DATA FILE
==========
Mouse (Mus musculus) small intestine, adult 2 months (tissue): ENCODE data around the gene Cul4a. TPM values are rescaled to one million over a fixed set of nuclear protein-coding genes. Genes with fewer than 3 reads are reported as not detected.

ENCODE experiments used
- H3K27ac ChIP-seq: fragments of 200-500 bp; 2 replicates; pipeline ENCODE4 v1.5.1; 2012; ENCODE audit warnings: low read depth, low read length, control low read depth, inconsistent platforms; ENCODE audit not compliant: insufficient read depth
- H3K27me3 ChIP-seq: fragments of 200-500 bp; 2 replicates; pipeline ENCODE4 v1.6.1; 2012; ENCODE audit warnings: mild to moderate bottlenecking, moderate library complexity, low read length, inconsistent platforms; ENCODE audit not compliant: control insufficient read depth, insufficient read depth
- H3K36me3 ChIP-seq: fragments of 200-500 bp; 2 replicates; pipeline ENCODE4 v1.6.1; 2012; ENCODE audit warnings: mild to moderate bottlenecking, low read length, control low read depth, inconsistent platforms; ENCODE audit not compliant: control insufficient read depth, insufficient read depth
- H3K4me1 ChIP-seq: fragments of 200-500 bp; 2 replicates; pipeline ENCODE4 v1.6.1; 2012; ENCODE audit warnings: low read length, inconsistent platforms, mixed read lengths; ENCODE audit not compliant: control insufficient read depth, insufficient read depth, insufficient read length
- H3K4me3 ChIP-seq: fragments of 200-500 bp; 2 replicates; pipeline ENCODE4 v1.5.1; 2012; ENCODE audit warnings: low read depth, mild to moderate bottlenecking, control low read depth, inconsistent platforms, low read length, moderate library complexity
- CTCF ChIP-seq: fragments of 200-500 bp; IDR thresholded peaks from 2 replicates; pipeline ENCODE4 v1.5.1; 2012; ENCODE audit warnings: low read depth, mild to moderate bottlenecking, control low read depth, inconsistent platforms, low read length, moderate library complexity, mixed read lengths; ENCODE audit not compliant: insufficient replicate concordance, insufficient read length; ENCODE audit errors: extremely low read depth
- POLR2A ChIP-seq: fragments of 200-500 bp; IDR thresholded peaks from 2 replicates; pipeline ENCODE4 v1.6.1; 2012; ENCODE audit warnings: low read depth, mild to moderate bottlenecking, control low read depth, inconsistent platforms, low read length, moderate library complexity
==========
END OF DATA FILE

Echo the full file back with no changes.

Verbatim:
Mouse (Mus musculus) small intestine, adult 2 months (tissue): ENCODE data around the gene Cul4a. TPM values are rescaled to one million over a fixed set of nuclear protein-coding genes. Genes with fewer than 3 reads are reported as not detected.

ENCODE experiments used
- H3K27ac ChIP-seq: fragments of 200-500 bp; 2 replicates; pipeline ENCODE4 v1.5.1; 2012; ENCODE audit warnings: low read depth, low read length, control low read depth, inconsistent platforms; ENCODE audit not compliant: insufficient read depth
- H3K27me3 ChIP-seq: fragments of 200-500 bp; 2 replicates; pipeline ENCODE4 v1.6.1; 2012; ENCODE audit warnings: mild to moderate bottlenecking, moderate library complexity, low read length, inconsistent platforms; ENCODE audit not compliant: control insufficient read depth, insufficient read depth
- H3K36me3 ChIP-seq: fragments of 200-500 bp; 2 replicates; pipeline ENCODE4 v1.6.1; 2012; ENCODE audit warnings: mild to moderate bottlenecking, low read length, control low read depth, inconsistent platforms; ENCODE audit not compliant: control insufficient read depth, insufficient read depth
- H3K4me1 ChIP-seq: fragments of 200-500 bp; 2 replicates; pipeline ENCODE4 v1.6.1; 2012; ENCODE audit warnings: low read length, inconsistent platforms, mixed read lengths; ENCODE audit not compliant: control insufficient read depth, insufficient read depth, insufficient read length
- H3K4me3 ChIP-seq: fragments of 200-500 bp; 2 replicates; pipeline ENCODE4 v1.5.1; 2012; ENCODE audit warnings: low read depth, mild to moderate bottlenecking, control low read depth, inconsistent platforms, low read length, moderate library complexity
- CTCF ChIP-seq: fragments of 200-500 bp; IDR thresholded peaks from 2 replicates; pipeline ENCODE4 v1.5.1; 2012; ENCODE audit warnings: low read depth, mild to moderate bottlenecking, control low read depth, inconsistent platforms, low read length, moderate library complexity, mixed read lengths; ENCODE audit not compliant: insufficient replicate concordance, insufficient read length; ENCODE audit errors: extremely low read depth
- POLR2A ChIP-seq: fragments of 200-500 bp; IDR thresholded peaks from 2 replicates; pipeline ENCODE4 v1.6.1; 2012; ENCODE audit warnings: low read depth, mild to moderate bottlenecking, control low read depth, inconsistent platforms, low read length, moderate library complexity